“It is important that ethics once again play its due part in the world of finance and that markets serve the interests of peoples and the common good of humanity”. He exclaimed, “It is increasingly intolerable that financial markets are shaping the destiny of peoples rather than serving their needs, or that the few derive immense wealth from financial speculation while the many are deeply burdened by the consequences. Advances in technology have increased the speed of financial transactions, but in the long run this is significant only to the extent that it better serves the common good. In this regard, speculation on food prices is a scandal which seriously compromises access to food on the part of the poorest members of our human family. It is urgent that governments throughout the world commit themselves to developing an international framework capable of promoting a market of high impact investments, and thus to combating an economy which excludes and discards”.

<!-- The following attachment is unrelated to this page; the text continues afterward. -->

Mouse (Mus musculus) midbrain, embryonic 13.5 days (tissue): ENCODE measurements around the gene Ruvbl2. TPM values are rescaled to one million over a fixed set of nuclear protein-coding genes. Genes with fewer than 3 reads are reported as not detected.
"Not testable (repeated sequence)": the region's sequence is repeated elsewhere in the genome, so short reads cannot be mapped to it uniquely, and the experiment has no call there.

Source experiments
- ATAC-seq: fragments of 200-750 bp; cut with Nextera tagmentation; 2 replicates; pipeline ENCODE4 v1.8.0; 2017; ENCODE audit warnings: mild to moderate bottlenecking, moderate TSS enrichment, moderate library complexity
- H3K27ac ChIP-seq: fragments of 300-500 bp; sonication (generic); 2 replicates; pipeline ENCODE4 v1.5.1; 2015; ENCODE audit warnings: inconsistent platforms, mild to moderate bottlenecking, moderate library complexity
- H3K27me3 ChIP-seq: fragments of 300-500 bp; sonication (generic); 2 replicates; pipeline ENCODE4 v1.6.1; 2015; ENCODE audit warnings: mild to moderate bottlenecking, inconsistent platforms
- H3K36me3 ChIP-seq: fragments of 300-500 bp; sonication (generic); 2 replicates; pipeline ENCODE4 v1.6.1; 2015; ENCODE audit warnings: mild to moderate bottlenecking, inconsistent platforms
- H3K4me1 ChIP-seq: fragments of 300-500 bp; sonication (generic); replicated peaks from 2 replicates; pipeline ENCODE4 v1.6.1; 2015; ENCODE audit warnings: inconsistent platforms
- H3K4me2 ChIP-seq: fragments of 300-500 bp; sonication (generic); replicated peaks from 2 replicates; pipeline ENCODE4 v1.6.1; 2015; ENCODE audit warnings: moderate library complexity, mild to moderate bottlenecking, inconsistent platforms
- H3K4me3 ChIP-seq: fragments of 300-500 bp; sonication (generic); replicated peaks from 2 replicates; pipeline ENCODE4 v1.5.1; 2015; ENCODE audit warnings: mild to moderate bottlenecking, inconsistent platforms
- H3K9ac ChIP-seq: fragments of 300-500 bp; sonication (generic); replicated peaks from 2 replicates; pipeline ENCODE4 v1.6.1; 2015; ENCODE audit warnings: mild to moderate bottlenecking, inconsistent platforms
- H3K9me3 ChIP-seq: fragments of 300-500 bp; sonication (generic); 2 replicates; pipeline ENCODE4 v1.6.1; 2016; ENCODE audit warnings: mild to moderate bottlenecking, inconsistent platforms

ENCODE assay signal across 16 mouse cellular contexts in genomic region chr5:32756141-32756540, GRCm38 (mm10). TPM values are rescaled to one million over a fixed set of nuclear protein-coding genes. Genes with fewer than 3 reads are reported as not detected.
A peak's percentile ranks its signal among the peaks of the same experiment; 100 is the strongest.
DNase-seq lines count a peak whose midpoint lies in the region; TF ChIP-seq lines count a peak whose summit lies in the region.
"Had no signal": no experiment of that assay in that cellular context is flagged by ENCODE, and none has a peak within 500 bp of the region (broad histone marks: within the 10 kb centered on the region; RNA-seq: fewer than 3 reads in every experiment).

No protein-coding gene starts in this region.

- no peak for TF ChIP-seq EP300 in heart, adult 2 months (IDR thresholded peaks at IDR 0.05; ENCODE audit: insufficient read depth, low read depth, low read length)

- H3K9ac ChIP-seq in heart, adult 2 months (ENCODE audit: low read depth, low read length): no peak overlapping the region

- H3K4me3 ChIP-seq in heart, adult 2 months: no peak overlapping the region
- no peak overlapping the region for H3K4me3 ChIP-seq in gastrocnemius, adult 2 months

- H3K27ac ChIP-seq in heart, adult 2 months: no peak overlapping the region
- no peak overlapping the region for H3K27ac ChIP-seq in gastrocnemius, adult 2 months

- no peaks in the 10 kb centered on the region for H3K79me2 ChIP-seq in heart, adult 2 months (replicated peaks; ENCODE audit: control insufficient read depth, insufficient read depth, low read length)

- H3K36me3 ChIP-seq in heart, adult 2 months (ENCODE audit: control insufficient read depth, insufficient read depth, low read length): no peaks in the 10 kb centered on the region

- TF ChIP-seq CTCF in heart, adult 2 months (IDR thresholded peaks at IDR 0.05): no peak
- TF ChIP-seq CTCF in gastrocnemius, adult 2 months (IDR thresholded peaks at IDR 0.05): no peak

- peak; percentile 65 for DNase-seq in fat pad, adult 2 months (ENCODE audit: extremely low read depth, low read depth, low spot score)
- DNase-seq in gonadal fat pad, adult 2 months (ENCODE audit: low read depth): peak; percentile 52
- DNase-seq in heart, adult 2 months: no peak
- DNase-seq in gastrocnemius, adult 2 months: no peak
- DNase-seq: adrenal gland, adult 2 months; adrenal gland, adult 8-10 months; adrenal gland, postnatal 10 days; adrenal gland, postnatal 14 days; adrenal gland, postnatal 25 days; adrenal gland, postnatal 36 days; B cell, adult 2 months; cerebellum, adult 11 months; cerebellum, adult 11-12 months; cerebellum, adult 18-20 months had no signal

Francis mentioned that today the Church celebrates the memorial of Saints Quiricus and Giulitta, a son and mother who, persecuted under Diocletian, left all their possessions to the poor and accepted martyrdom. He concluded, “I join you in asking the Lord to help us never to forget the transience of earthly goods and to renew our commitment to serve the common good with love and with preference for the most poor and vulnerable of our brothers and sisters”.


Vatican City, 15 June 2014 (VIS) – On Sunday afternoon the Pope visited the Sant'Egidio Community in the Roman quarter of Trastevere. In his address, he commented that prayer “preserves the anonymous man of the city from the temptations that may also be ours: the 'protagonism' of those who think that the world revolves around them, indifference, victimism. Prayer is the first task of your Community, and consists of listening to the Word of God, the bread that gives us strength and enables us to go forth. … He who looks to the Lord, sees others. You too have learned to see others, in particular the poorest among you; and I hope that you will be able to live out what Professor Riccardi has described – that is, that among you, you forget who gives and who receives help. A care that slowly ceases to be 'care' and transforms into encounter and embrace. … Who is at the centre of this? Both, or rather, the embrace itself”.